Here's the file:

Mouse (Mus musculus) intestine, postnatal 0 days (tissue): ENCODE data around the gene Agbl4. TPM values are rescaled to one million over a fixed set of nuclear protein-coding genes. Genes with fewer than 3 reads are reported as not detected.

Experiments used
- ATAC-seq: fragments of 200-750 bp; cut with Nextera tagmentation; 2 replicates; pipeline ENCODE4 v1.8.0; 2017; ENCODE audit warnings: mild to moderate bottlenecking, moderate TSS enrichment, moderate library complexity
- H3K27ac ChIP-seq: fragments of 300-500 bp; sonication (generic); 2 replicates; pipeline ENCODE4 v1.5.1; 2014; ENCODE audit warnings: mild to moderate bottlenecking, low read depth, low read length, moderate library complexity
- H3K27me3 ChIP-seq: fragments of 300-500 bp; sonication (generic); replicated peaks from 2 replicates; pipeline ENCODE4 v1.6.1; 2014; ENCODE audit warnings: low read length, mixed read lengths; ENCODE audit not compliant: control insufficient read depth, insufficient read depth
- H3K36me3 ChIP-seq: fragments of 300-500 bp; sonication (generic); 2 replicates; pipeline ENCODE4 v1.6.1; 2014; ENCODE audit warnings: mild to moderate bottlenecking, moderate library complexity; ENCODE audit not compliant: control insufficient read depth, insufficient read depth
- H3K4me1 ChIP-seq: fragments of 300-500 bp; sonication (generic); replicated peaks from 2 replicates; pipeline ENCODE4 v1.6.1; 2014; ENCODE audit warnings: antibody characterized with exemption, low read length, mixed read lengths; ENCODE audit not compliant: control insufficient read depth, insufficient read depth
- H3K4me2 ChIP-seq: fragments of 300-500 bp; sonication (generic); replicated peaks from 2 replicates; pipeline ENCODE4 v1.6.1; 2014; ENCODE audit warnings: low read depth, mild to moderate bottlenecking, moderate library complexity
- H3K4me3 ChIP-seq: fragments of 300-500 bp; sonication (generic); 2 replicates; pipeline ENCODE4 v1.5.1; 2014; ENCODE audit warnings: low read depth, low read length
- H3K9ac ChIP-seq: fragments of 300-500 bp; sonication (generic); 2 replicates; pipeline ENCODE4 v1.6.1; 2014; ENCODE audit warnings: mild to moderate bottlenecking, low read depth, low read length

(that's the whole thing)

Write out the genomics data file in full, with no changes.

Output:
Mouse (Mus musculus) intestine, postnatal 0 days (tissue): ENCODE data around the gene Agbl4. TPM values are rescaled to one million over a fixed set of nuclear protein-coding genes. Genes with fewer than 3 reads are reported as not detected.

Experiments used
- ATAC-seq: fragments of 200-750 bp; cut with Nextera tagmentation; 2 replicates; pipeline ENCODE4 v1.8.0; 2017; ENCODE audit warnings: mild to moderate bottlenecking, moderate TSS enrichment, moderate library complexity
- H3K27ac ChIP-seq: fragments of 300-500 bp; sonication (generic); 2 replicates; pipeline ENCODE4 v1.5.1; 2014; ENCODE audit warnings: mild to moderate bottlenecking, low read depth, low read length, moderate library complexity
- H3K27me3 ChIP-seq: fragments of 300-500 bp; sonication (generic); replicated peaks from 2 replicates; pipeline ENCODE4 v1.6.1; 2014; ENCODE audit warnings: low read length, mixed read lengths; ENCODE audit not compliant: control insufficient read depth, insufficient read depth
- H3K36me3 ChIP-seq: fragments of 300-500 bp; sonication (generic); 2 replicates; pipeline ENCODE4 v1.6.1; 2014; ENCODE audit warnings: mild to moderate bottlenecking, moderate library complexity; ENCODE audit not compliant: control insufficient read depth, insufficient read depth
- H3K4me1 ChIP-seq: fragments of 300-500 bp; sonication (generic); replicated peaks from 2 replicates; pipeline ENCODE4 v1.6.1; 2014; ENCODE audit warnings: antibody characterized with exemption, low read length, mixed read lengths; ENCODE audit not compliant: control insufficient read depth, insufficient read depth
- H3K4me2 ChIP-seq: fragments of 300-500 bp; sonication (generic); replicated peaks from 2 replicates; pipeline ENCODE4 v1.6.1; 2014; ENCODE audit warnings: low read depth, mild to moderate bottlenecking, moderate library complexity
- H3K4me3 ChIP-seq: fragments of 300-500 bp; sonication (generic); 2 replicates; pipeline ENCODE4 v1.5.1; 2014; ENCODE audit warnings: low read depth, low read length
- H3K9ac ChIP-seq: fragments of 300-500 bp; sonication (generic); 2 replicates; pipeline ENCODE4 v1.6.1; 2014; ENCODE audit warnings: mild to moderate bottlenecking, low read depth, low read length